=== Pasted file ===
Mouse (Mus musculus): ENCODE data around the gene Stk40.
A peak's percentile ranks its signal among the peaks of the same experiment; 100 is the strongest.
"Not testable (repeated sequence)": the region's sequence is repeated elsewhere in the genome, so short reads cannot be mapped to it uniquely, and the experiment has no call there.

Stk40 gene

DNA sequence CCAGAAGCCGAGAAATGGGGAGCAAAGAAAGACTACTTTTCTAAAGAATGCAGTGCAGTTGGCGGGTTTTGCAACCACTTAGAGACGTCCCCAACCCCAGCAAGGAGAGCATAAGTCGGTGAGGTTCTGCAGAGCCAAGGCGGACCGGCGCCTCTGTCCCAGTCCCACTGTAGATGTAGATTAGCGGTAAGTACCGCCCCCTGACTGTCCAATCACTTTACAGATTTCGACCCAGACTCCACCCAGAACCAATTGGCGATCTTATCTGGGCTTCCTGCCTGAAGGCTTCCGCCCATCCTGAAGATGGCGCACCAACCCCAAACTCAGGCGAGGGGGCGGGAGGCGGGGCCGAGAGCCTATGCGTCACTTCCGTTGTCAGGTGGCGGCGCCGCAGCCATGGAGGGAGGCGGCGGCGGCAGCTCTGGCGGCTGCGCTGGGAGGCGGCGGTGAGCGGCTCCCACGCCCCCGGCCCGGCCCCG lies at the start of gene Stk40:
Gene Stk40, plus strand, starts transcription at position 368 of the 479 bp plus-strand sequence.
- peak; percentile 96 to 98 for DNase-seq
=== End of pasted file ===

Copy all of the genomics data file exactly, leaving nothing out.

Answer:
Mouse (Mus musculus): ENCODE data around the gene Stk40.
A peak's percentile ranks its signal among the peaks of the same experiment; 100 is the strongest.
"Not testable (repeated sequence)": the region's sequence is repeated elsewhere in the genome, so short reads cannot be mapped to it uniquely, and the experiment has no call there.

Stk40 gene

DNA sequence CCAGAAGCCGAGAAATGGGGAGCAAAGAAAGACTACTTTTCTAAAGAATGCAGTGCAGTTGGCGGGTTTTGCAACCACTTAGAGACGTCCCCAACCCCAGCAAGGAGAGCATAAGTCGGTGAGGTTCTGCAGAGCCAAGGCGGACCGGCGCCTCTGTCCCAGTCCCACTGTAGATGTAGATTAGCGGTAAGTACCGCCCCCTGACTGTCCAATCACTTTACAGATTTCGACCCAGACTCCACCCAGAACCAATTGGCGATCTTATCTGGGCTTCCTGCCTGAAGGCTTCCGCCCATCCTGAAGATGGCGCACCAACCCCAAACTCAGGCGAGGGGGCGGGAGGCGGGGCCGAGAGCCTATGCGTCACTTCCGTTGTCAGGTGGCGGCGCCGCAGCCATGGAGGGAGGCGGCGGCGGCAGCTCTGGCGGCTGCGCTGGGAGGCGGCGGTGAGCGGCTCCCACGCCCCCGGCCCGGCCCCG lies at the start of gene Stk40:
Gene Stk40, plus strand, starts transcription at position 368 of the 479 bp plus-strand sequence.
- peak; percentile 96 to 98 for DNase-seq